What is Philosophy of Communication and Why Does it Matter?
According to 20th century research in phenomenology, human being has to be, but it does not know why. Many contemporary continental thinkers today emphasize that to be human means to be in communication, understood as relation, and that it is through communication that we figure out how to be. Living in a world characterized more by divisions, closures, and insecurity than by invitations and openings, the importance of understanding “communication” as relation, and not merely as transmission, seems increasingly urgent. This presentation will explore some of the most hotly debated themes in cultural theory—self and other, inside and outside, and community and immunity—in an effort to answer the following question: What can discipline-based human communication research look like, and accomplish, in a continental philosophical key?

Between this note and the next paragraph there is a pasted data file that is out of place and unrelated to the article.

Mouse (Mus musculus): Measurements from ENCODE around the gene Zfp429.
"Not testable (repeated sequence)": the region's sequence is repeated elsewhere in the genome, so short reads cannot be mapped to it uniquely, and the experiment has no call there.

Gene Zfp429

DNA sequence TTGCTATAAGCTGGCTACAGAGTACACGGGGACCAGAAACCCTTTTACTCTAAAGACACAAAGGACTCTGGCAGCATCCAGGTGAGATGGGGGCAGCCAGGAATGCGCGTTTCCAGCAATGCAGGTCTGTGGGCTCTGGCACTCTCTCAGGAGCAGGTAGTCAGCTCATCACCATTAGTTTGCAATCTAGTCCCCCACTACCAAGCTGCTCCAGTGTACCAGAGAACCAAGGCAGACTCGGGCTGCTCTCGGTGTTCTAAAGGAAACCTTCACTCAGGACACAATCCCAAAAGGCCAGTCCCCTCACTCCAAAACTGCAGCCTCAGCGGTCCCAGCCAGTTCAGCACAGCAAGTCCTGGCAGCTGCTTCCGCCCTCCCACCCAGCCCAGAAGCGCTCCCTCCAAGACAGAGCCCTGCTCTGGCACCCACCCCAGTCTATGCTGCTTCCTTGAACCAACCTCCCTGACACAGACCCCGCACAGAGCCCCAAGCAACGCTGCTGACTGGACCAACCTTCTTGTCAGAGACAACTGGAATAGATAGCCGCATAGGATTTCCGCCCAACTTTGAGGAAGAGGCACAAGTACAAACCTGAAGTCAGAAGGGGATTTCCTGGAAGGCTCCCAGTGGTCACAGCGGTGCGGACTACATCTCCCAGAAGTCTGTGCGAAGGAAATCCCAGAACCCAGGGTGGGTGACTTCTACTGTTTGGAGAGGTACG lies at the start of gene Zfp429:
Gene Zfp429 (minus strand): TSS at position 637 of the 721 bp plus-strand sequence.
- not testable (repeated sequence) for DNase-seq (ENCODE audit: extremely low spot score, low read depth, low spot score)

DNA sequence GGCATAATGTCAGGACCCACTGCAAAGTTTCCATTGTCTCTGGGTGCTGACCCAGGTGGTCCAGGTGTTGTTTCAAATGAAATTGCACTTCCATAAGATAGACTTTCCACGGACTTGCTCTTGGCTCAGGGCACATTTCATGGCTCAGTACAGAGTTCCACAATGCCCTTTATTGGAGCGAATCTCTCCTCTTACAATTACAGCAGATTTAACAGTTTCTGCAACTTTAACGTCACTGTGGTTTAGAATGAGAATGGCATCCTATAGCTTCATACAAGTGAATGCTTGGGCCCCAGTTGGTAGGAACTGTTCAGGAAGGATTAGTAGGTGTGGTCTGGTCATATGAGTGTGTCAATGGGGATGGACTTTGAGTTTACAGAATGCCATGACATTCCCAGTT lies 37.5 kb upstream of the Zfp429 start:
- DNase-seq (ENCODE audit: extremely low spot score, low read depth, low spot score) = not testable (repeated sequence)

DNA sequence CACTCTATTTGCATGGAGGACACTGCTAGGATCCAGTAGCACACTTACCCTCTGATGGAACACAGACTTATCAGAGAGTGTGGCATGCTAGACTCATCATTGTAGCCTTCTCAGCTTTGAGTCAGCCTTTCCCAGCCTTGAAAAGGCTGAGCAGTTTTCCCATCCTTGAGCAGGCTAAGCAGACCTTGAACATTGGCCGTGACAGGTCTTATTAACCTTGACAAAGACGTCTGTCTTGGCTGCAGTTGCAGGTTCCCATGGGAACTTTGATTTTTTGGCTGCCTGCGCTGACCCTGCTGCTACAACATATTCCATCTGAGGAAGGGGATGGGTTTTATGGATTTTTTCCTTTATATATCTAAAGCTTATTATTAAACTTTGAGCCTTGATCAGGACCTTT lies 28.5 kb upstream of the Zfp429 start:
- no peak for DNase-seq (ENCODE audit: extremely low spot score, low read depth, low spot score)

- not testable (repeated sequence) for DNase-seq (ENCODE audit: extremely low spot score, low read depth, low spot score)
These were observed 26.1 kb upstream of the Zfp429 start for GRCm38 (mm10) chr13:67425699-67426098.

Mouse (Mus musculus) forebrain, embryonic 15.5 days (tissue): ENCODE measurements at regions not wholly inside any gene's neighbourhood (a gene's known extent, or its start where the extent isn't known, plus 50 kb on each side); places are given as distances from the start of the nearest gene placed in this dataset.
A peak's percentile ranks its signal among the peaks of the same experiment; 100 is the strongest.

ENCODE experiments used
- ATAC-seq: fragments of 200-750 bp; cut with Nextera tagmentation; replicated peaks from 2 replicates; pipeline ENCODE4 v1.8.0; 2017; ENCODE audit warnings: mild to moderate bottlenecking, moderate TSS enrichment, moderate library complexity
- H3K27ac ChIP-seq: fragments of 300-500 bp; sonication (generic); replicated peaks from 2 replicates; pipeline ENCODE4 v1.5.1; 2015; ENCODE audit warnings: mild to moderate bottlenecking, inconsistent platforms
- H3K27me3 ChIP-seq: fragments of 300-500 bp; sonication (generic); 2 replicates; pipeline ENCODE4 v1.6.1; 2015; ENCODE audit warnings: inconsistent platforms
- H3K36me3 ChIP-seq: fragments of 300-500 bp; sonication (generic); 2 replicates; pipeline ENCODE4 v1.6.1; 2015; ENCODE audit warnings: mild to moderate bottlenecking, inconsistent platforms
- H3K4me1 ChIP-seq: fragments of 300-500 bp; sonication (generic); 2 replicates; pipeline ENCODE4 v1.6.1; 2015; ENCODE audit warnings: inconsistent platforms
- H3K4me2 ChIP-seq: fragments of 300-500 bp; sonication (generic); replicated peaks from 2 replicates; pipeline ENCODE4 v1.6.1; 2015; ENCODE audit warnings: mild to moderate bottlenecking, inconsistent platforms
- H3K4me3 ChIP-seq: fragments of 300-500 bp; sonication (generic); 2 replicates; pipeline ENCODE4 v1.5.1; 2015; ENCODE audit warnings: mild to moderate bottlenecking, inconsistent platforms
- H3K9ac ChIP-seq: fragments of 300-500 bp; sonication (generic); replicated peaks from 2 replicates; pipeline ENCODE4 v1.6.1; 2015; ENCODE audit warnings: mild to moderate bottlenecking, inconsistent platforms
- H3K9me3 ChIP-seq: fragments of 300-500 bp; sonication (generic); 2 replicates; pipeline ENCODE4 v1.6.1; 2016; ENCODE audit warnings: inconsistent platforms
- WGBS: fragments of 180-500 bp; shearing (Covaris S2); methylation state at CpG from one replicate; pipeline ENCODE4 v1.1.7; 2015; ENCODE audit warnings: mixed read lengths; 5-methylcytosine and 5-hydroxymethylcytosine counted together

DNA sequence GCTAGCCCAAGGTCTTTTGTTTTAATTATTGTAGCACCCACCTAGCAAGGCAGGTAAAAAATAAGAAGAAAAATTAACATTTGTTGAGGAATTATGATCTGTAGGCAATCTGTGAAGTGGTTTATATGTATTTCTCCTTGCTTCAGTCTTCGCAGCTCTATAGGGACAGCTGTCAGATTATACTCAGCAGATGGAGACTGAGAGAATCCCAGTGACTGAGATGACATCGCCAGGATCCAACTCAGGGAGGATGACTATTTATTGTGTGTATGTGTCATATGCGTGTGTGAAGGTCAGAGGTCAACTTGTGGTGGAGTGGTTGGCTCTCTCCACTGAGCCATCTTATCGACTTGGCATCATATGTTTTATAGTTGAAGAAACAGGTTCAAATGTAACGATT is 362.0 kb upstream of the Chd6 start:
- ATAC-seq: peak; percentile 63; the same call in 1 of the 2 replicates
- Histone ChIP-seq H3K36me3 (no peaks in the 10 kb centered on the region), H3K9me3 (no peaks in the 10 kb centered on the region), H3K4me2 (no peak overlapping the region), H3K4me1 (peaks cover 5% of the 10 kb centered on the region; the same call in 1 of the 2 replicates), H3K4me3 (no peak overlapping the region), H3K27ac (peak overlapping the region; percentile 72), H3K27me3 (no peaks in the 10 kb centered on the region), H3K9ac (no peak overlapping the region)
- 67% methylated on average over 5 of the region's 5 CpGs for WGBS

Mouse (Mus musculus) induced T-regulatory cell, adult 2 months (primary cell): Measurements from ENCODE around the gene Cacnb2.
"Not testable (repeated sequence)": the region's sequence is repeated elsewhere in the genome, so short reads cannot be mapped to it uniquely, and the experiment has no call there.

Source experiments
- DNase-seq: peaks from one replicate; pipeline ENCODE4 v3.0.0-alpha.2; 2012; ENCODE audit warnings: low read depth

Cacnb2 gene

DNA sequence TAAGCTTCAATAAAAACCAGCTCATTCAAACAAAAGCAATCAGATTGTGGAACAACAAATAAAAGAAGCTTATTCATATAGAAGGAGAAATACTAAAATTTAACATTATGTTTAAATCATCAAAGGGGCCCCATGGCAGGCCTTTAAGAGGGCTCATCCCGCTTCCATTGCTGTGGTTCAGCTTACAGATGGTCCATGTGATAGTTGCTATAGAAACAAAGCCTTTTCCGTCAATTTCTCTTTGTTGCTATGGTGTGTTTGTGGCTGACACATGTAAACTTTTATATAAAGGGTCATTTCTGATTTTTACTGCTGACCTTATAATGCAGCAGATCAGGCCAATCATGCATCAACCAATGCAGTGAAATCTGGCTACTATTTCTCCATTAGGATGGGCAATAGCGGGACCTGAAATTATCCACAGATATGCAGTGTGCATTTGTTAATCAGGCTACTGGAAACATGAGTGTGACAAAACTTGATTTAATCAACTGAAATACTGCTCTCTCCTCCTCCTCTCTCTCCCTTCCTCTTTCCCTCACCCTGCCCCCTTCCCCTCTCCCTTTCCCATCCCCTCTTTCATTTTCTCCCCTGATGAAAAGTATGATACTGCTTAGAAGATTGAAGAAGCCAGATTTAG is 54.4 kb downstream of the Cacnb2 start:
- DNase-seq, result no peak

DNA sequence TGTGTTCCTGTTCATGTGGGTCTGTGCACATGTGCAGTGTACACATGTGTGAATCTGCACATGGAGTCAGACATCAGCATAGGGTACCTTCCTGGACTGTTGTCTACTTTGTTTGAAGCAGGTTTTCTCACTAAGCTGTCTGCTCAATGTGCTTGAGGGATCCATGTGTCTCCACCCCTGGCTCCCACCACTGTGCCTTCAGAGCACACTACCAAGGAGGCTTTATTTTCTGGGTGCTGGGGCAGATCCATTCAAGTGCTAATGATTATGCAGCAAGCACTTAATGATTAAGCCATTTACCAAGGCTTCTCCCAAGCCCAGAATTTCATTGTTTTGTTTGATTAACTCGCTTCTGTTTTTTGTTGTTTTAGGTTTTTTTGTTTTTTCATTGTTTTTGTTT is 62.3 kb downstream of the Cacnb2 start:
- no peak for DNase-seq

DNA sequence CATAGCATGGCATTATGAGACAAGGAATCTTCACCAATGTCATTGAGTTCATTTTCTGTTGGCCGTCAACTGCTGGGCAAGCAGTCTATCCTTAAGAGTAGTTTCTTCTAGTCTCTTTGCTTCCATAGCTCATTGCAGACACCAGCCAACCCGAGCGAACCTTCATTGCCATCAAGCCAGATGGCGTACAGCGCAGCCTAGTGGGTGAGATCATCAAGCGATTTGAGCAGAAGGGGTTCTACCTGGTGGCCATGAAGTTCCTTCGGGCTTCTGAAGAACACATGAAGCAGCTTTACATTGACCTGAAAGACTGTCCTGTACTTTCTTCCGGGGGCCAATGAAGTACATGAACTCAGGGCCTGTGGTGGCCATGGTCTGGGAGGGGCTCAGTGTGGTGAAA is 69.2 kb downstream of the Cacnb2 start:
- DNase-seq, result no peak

Garnet C. Butchart is Assistant Professor of Communication and Rhetorical Studies at Duquesne University. He specializes in communication philosophy and visual semiotics. He is the author of Embodiment, Relation, Community: A Continental Philosophy of Communication (Penn State University Press) and co-editor of Philosophy of Communication (MIT Press). His research also appears in scholarly journals such as Communication Theory, Social Semiotics, Visual Communication, Journal of Communication and others. The National Communication Association's Philosophy of Communication Division has recognized this scholarly activity with three Distinguished Journal Article Awards (in 2013, 2015, and 2017) and one Distinguished Edited Book Award (in 2016). His current research focus is contemporary media theory.
This event is co-sponsored by Ryerson's Infoscape Lab and UOIT
80 Gould Street, Toronto, ON, Canada